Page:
What Does Downgrade Mean for You?

By Zaneta Lowe  - bio | email

COLUMBUS, GA (WTVM) - The ups and downs of the stock market are just one of many in a ripple effect of the downgrading of the U.S. credit rating.  So what does this all mean for the average consumer?  First, pricier borrowing.

"Mortgage rates are probably your most susceptible to higher interest rates as a result of the downgrade. In terms of pocketbook impact, most consumers are not going to see an impact from the downgrade when they look at things like credit cards, auto loans or student loans," says Greg McBride of Bankrate.com.

At least right now, according to McBride, who says the immediate impact of the downgrade is minimal.  However, it's always good to prepare.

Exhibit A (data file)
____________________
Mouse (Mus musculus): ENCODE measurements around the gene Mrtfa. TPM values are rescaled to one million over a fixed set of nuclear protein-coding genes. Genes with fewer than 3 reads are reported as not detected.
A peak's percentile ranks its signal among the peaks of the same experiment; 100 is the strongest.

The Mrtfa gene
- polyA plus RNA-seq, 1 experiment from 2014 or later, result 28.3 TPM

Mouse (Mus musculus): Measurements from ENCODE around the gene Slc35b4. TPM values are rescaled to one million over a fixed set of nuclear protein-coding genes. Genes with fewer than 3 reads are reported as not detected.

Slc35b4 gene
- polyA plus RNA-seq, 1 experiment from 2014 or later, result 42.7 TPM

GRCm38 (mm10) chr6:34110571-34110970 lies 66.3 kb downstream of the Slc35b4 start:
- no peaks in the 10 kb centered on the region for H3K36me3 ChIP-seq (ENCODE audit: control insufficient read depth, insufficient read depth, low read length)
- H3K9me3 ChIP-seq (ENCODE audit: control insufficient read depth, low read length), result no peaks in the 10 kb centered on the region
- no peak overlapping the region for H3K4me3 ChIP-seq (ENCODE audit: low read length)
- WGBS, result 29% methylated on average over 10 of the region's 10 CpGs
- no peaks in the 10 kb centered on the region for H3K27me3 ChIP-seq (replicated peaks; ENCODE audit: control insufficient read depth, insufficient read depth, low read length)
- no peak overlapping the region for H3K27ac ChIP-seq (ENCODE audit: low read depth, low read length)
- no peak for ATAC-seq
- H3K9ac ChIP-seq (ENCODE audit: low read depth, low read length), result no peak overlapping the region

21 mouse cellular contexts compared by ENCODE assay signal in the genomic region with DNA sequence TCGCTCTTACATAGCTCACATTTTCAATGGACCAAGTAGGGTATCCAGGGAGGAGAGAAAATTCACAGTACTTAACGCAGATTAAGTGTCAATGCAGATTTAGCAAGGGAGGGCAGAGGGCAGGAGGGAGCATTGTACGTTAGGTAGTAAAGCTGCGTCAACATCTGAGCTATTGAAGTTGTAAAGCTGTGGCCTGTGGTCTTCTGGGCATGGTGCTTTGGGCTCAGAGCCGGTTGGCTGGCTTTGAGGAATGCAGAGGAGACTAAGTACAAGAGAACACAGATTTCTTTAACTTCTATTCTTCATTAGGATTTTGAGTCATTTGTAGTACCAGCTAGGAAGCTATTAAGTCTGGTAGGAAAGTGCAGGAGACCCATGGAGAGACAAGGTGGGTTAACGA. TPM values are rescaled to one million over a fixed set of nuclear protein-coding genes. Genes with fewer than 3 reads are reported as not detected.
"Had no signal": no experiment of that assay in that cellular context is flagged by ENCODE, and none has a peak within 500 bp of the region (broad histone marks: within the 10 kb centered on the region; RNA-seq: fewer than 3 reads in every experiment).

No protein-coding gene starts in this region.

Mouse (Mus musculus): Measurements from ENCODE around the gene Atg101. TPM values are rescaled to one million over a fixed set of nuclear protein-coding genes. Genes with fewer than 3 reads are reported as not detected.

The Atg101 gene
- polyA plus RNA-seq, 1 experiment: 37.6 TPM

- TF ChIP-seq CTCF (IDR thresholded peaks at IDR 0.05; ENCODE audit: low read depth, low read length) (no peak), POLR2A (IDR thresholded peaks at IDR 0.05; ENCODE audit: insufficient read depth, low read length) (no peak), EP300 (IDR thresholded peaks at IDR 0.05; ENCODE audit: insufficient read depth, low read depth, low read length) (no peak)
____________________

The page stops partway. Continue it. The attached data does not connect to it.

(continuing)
"Your best defense is a good offense and a way to defend yourself against higher interest rates now or down the road is to pay down your debt aggressively, particularly higher interest rate debt like credit cards and also look at re-financing into fixed rate debt."

Like going from an adjustable rate mortgage to a fixed.

According to McBride though, the downgrade shouldn't be your biggest worry, but rather the current path of the overall, U.S. economy.

"If we go into a recession, there's going to be a couple more million people put out of work, our retirement accounts are going to take another hit."

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